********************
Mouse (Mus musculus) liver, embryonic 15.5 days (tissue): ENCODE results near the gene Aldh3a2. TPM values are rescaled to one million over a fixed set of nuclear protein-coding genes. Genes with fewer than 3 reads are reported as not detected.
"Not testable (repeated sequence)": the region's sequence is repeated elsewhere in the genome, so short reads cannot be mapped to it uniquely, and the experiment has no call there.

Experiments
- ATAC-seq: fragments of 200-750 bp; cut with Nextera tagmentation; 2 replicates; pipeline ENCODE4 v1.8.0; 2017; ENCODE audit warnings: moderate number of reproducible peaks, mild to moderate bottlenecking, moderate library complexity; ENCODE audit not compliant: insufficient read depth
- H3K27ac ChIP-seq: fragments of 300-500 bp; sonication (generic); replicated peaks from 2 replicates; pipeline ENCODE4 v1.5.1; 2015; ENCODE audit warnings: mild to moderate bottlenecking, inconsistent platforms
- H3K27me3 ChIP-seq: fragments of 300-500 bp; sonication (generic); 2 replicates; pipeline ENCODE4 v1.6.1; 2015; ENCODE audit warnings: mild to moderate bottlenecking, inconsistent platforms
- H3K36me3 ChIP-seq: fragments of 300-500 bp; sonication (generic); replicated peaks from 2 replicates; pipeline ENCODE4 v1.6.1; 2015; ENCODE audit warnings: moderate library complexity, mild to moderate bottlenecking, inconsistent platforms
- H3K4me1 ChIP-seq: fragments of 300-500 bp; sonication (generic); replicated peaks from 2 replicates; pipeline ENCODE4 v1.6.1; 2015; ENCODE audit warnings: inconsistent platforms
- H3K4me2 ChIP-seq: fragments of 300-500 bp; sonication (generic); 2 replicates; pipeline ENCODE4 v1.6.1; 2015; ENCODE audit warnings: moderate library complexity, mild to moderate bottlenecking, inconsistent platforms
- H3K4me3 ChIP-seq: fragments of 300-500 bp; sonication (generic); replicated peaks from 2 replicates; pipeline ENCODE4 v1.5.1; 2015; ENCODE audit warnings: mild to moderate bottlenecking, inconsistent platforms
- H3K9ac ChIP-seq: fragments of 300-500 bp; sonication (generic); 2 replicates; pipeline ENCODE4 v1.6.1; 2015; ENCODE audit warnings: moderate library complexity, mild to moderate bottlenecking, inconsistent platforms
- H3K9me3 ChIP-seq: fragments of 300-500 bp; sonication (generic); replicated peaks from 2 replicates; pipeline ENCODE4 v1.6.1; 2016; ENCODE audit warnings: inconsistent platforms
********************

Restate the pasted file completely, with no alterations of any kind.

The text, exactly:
Mouse (Mus musculus) liver, embryonic 15.5 days (tissue): ENCODE results near the gene Aldh3a2. TPM values are rescaled to one million over a fixed set of nuclear protein-coding genes. Genes with fewer than 3 reads are reported as not detected.
"Not testable (repeated sequence)": the region's sequence is repeated elsewhere in the genome, so short reads cannot be mapped to it uniquely, and the experiment has no call there.

Experiments
- ATAC-seq: fragments of 200-750 bp; cut with Nextera tagmentation; 2 replicates; pipeline ENCODE4 v1.8.0; 2017; ENCODE audit warnings: moderate number of reproducible peaks, mild to moderate bottlenecking, moderate library complexity; ENCODE audit not compliant: insufficient read depth
- H3K27ac ChIP-seq: fragments of 300-500 bp; sonication (generic); replicated peaks from 2 replicates; pipeline ENCODE4 v1.5.1; 2015; ENCODE audit warnings: mild to moderate bottlenecking, inconsistent platforms
- H3K27me3 ChIP-seq: fragments of 300-500 bp; sonication (generic); 2 replicates; pipeline ENCODE4 v1.6.1; 2015; ENCODE audit warnings: mild to moderate bottlenecking, inconsistent platforms
- H3K36me3 ChIP-seq: fragments of 300-500 bp; sonication (generic); replicated peaks from 2 replicates; pipeline ENCODE4 v1.6.1; 2015; ENCODE audit warnings: moderate library complexity, mild to moderate bottlenecking, inconsistent platforms
- H3K4me1 ChIP-seq: fragments of 300-500 bp; sonication (generic); replicated peaks from 2 replicates; pipeline ENCODE4 v1.6.1; 2015; ENCODE audit warnings: inconsistent platforms
- H3K4me2 ChIP-seq: fragments of 300-500 bp; sonication (generic); 2 replicates; pipeline ENCODE4 v1.6.1; 2015; ENCODE audit warnings: moderate library complexity, mild to moderate bottlenecking, inconsistent platforms
- H3K4me3 ChIP-seq: fragments of 300-500 bp; sonication (generic); replicated peaks from 2 replicates; pipeline ENCODE4 v1.5.1; 2015; ENCODE audit warnings: mild to moderate bottlenecking, inconsistent platforms
- H3K9ac ChIP-seq: fragments of 300-500 bp; sonication (generic); 2 replicates; pipeline ENCODE4 v1.6.1; 2015; ENCODE audit warnings: moderate library complexity, mild to moderate bottlenecking, inconsistent platforms
- H3K9me3 ChIP-seq: fragments of 300-500 bp; sonication (generic); replicated peaks from 2 replicates; pipeline ENCODE4 v1.6.1; 2016; ENCODE audit warnings: inconsistent platforms